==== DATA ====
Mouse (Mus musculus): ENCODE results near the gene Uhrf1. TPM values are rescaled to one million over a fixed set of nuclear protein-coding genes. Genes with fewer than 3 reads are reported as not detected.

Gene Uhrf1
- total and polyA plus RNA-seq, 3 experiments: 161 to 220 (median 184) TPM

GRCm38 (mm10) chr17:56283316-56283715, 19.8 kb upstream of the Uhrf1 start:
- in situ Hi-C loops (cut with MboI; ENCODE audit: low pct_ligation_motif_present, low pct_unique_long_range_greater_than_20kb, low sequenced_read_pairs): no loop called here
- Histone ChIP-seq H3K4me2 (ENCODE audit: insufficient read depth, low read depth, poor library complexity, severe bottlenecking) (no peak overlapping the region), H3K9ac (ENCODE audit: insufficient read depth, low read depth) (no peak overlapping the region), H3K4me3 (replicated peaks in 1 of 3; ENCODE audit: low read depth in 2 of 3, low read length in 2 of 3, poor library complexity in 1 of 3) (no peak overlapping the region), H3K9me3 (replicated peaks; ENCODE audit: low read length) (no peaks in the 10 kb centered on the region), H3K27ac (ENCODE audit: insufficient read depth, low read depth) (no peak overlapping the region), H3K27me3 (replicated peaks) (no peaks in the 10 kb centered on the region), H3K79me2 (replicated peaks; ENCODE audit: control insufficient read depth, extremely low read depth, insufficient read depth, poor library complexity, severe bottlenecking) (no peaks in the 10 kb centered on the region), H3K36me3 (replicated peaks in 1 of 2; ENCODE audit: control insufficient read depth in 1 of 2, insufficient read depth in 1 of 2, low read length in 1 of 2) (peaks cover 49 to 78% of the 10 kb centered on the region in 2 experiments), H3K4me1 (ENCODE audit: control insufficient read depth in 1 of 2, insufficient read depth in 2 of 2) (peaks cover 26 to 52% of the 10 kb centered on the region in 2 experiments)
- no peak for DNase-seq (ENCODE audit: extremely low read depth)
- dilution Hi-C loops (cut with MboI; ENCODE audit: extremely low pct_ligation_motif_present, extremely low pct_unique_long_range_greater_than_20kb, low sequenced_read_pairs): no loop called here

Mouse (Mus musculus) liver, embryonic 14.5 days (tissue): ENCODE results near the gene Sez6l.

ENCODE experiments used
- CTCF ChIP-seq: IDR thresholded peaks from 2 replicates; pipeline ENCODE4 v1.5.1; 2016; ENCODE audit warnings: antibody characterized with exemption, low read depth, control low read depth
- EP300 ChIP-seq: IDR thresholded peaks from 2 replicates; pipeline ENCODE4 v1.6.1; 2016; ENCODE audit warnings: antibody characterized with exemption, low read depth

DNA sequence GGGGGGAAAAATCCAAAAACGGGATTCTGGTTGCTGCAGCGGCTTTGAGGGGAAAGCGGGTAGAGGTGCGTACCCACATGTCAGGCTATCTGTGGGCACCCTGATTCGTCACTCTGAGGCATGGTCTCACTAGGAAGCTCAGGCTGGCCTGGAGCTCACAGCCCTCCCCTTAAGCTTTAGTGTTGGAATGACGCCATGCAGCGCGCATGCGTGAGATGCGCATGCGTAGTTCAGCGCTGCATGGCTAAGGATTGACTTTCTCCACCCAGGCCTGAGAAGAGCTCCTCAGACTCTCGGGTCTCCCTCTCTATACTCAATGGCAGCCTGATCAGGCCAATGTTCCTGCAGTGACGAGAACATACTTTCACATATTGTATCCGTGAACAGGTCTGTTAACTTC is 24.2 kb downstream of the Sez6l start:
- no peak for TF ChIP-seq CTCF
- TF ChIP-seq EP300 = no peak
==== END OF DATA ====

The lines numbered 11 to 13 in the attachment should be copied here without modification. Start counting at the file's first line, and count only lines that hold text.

- CTCF ChIP-seq: IDR thresholded peaks from 2 replicates; pipeline ENCODE4 v1.5.1; 2016; ENCODE audit warnings: antibody characterized with exemption, low read depth, control low read depth
- EP300 ChIP-seq: IDR thresholded peaks from 2 replicates; pipeline ENCODE4 v1.6.1; 2016; ENCODE audit warnings: antibody characterized with exemption, low read depth

DNA sequence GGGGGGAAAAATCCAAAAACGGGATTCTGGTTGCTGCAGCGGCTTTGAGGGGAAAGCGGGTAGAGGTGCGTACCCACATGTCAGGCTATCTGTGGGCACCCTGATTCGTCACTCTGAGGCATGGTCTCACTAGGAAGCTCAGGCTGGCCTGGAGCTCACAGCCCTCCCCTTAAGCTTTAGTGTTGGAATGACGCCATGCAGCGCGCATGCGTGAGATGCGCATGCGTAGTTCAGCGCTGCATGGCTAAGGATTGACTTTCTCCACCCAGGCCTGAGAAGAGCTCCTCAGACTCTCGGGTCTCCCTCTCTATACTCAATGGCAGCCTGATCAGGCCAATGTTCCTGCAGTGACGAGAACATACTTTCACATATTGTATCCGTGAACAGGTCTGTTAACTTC is 24.2 kb downstream of the Sez6l start: